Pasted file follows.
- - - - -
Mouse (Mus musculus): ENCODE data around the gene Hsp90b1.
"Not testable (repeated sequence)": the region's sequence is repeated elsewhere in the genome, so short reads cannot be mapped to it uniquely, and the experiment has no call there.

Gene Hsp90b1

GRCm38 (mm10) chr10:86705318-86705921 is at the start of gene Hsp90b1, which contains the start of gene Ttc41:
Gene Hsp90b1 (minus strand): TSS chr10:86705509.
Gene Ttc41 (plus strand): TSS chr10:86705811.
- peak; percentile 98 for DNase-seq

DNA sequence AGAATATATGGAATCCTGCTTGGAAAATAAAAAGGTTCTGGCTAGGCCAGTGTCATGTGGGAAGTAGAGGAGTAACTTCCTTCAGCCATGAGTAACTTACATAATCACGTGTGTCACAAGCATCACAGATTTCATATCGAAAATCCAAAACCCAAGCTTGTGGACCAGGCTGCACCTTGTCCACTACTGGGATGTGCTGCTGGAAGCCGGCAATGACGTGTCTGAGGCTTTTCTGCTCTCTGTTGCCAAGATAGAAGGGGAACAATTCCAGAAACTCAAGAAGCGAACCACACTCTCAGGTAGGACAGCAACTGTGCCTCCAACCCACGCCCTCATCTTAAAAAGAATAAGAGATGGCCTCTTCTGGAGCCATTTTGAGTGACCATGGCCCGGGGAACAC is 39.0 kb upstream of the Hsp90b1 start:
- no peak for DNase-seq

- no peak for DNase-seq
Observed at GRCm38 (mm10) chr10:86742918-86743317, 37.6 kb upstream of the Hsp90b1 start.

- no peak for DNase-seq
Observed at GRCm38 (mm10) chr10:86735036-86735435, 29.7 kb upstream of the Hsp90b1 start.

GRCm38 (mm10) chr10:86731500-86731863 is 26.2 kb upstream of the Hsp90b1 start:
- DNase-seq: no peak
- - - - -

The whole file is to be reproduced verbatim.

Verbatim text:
Mouse (Mus musculus): ENCODE data around the gene Hsp90b1.
"Not testable (repeated sequence)": the region's sequence is repeated elsewhere in the genome, so short reads cannot be mapped to it uniquely, and the experiment has no call there.

Gene Hsp90b1

GRCm38 (mm10) chr10:86705318-86705921 is at the start of gene Hsp90b1, which contains the start of gene Ttc41:
Gene Hsp90b1 (minus strand): TSS chr10:86705509.
Gene Ttc41 (plus strand): TSS chr10:86705811.
- peak; percentile 98 for DNase-seq

DNA sequence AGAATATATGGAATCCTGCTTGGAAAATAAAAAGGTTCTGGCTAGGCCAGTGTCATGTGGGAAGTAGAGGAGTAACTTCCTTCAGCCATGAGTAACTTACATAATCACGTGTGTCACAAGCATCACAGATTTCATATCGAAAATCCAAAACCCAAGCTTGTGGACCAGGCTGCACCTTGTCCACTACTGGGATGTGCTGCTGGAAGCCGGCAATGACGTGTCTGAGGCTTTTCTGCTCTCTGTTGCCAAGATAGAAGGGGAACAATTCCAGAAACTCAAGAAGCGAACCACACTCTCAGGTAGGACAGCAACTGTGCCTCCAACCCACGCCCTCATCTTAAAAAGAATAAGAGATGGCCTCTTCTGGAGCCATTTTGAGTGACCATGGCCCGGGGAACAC is 39.0 kb upstream of the Hsp90b1 start:
- no peak for DNase-seq

- no peak for DNase-seq
Observed at GRCm38 (mm10) chr10:86742918-86743317, 37.6 kb upstream of the Hsp90b1 start.

- no peak for DNase-seq
Observed at GRCm38 (mm10) chr10:86735036-86735435, 29.7 kb upstream of the Hsp90b1 start.

GRCm38 (mm10) chr10:86731500-86731863 is 26.2 kb upstream of the Hsp90b1 start:
- DNase-seq: no peak